A look at John Stark wrestling’s revival

By ERIC RYNSTON-LOBEL

Monitor staff

Published: 01-25-2023 7:55 PM

WEARE – After Zach Feudner applied for the John Stark wrestling coach position before the start of last season, he asked then-sophomore Stephen Johnston how many wrestlers he’d have on the team.

The answer: Just two.

“I mulled that over for a little bit,” Feudner said. “That seemed like a long season for two kids, but then I felt like I had an obligation to see what I could do to revive the program in a way.”

A 2015 graduate of John Stark himself, Feudner found witnessing the decline of the wrestling program personal. 

By the start of last season, he’d built the roster up to 12, helped in part by his role as an assistant coach for the football team. But by the end of the season, he had just four wrestlers participate in the Division III championship.

The in-season dropoff of wrestlers wasn’t super-unexpected; with so many kids new to the sport, he was bound to have several realize they didn’t like it.

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Feudner then entered this year with 19 kids; he currently has 16 that participate across 10 weight classes. 

“That’s the most we’ve filled in probably eight years,” he said. “There have been good wrestlers that came through the program in the last decade, but there hasn’t been a full team in a long time, so I think we’re finally starting to see the team aspect of the sport rolling around.”

On Jan. 14, the Generals finished second out of 10 teams at the Daniel Gionet Memorial Tournament at Pelham High. It was the highest finish for John Stark wrestling at a tournament in at least eight years.

“It was a great confidence booster,” Feudner said of the performance. “It gives us something to build off of, shows the kids what kind of success we can have when we’re firing on all cylinders.”

Rebuild that culture

The decline of John Stark’s wrestling program correlated precisely with when Bill Walton, the program’s founder, left during Feudner’s sophomore year.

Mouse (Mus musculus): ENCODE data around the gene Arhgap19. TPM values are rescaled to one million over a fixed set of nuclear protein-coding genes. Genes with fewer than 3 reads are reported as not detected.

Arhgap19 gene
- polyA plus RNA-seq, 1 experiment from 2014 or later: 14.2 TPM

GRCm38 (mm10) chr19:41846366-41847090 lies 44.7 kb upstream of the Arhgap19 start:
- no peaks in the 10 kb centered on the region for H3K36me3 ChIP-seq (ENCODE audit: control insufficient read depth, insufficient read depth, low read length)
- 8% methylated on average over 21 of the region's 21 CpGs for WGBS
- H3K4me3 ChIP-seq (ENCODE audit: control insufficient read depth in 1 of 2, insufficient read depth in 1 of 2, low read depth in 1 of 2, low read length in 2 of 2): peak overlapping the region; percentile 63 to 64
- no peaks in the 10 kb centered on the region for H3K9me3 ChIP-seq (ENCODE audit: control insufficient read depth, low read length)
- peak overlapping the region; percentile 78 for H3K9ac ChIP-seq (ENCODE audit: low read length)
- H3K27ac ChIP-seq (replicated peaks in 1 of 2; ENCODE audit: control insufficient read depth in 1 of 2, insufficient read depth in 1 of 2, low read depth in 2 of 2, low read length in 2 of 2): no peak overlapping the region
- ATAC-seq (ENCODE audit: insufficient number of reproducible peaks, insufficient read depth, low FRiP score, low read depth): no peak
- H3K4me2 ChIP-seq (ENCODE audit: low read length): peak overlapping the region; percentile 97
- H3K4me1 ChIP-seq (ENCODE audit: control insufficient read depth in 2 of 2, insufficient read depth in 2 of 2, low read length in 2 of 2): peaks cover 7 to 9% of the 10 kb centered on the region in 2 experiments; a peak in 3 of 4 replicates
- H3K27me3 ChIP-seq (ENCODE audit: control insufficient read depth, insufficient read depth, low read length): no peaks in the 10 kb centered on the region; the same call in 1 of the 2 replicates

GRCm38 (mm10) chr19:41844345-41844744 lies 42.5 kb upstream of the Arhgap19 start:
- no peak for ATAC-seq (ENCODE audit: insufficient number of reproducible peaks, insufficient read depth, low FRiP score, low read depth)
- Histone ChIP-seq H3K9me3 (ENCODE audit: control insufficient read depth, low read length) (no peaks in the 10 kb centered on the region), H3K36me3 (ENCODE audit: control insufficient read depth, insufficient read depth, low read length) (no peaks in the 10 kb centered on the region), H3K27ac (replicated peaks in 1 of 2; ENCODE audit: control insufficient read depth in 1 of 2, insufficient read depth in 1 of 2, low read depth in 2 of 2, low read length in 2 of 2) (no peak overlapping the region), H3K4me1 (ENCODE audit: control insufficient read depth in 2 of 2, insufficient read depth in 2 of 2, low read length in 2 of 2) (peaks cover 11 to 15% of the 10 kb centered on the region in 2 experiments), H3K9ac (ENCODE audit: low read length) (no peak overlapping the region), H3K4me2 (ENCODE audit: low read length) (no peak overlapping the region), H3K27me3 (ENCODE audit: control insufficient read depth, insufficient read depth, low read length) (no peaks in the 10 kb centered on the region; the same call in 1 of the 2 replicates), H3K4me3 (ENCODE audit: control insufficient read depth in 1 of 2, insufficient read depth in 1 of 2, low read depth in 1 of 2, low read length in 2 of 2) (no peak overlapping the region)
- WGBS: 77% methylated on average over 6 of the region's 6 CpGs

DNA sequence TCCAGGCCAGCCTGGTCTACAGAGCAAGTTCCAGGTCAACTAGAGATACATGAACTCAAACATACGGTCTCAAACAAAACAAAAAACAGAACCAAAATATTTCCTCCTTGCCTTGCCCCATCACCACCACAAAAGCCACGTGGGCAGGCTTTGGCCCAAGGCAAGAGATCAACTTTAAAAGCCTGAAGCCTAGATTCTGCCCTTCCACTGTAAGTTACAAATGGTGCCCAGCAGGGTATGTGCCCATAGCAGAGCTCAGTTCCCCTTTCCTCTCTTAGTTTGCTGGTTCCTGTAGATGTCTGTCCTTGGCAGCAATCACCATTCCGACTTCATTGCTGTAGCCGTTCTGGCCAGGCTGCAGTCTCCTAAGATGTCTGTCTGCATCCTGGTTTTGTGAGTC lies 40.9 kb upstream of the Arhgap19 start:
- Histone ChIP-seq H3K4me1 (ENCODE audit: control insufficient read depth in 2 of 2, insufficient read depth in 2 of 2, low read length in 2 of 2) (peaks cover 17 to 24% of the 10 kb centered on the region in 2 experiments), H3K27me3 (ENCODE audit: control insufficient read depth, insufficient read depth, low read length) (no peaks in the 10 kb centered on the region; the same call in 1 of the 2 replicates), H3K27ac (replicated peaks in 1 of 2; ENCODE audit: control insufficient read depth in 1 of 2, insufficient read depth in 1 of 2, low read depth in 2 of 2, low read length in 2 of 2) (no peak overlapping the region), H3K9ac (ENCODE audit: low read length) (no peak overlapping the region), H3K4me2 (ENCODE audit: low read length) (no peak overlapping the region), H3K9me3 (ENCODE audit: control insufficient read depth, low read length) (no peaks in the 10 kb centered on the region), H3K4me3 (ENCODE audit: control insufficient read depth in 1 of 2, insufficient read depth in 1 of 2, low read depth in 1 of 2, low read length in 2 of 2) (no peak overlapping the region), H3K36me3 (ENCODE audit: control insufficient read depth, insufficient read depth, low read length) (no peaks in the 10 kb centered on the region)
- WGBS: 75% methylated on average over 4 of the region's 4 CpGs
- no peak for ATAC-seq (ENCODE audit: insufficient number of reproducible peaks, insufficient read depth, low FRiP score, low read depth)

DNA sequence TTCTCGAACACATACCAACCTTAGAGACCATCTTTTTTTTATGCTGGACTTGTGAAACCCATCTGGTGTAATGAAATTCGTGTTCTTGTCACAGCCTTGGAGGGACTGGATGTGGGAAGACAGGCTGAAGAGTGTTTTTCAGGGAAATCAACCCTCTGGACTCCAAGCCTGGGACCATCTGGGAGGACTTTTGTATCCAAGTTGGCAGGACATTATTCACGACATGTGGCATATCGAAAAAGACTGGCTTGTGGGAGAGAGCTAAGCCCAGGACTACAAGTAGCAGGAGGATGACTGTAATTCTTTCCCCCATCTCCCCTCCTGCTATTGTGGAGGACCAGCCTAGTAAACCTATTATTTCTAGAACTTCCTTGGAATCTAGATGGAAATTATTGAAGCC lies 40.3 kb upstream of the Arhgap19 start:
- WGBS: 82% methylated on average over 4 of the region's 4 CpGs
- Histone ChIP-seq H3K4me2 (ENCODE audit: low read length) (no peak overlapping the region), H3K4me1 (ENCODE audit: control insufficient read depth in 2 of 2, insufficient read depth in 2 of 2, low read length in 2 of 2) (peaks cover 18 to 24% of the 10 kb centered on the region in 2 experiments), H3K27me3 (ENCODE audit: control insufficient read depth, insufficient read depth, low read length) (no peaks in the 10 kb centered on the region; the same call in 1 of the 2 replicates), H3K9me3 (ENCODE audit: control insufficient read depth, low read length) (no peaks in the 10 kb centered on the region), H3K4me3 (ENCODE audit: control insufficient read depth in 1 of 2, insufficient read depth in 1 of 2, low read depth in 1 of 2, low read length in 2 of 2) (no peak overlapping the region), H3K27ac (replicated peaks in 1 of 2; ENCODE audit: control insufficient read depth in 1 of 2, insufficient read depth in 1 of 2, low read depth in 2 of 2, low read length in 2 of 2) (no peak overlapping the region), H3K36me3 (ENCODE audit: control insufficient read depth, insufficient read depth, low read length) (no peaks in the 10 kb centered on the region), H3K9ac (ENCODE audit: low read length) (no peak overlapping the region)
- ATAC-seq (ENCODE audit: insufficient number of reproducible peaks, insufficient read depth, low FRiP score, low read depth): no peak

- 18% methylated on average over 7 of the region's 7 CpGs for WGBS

With Walton in charge, roughly 25 to 30 kids always participated. After he left, those numbers declined sharply. As a math teacher at the high school, he had that direct access to encourage his students to try wrestling. No longer involved, that pipeline deteriorated.

Over the next few years, there was a good deal of turnover – Feudner recalled four different coaches in eight years. So when he arrived in this new role last year, he essentially started from scratch.

He received a jolt of excitement when he saw that 19 kids had registered to join before this year. It was a sign that he had things moving in a positive direction. 

“The big thing for us right now is trying to rebuild that culture within the town,” he said. “It’s a culture that’s definitely fizzled away. … Only filling 10 or 11 weight classes, we still have work to do for the future in terms of recruiting, but right now, we have the best foundation that I could ask for.”

Johnston and junior Lukas Boulanger, the two captains, have been key in laying that groundwork. 

Last year, Boulanger won the D-III state championship at 182 pounds; this year, he’s up two weight classes to 220 and won that weight class at the Gionet Tournament. Johnston finished second at 170 pounds. In addition, Deltyn Williams – the only 182-pounder on this year’s roster – is near the top of the team leaderboard in wins in just his first year as a varsity wrestler. Freshman Sean Crean, at 126 pounds, continues to show potential, placing second in his weight class at the Gionet Tournament, while junior Caleb Hauptman won the 120-pound weight class at that event.

Moving forward, Feudner’s relying on his expanding group to help further grow the program.

Even entering this season, he took more of a back seat when it came to recruiting and relied on his returnees to make the pitch to prospective wrestlers.

“We had a real good investment out of the six or seven kids that were on the team last year. They wanted to help rebuild the program, so I can’t give them enough credit in that aspect,” Feudner said. “It’s one thing for me to go up to every football player in the town and shake their hand and ask them to come wrestle for me. It’s another for their peers to ask them.

“They would recruit one kid, and that next kid would recruit another kid. One thing after another, our numbers from last year have doubled if not tripled.”

The influx of new wrestlers certainly requires more hands-on instruction from Feudner and the coaching staff, but it’s what’s required to continue moving John Stark wrestling forward. 

And, after multiplying from two to seven to 19 athletes in just this short span, it’s clear that after about eight years of struggles, John Stark wrestling continues to rebound. It should only continue to grow in the years ahead.

“There’s still a lot of work to do, but the most important part is we’ve got a great foundation for the future that we look to build off this season and future seasons,” Feudner said. “Out of the kids on the team, there’s only one senior, so no matter what happens this year, we’re building for the future of the program.”

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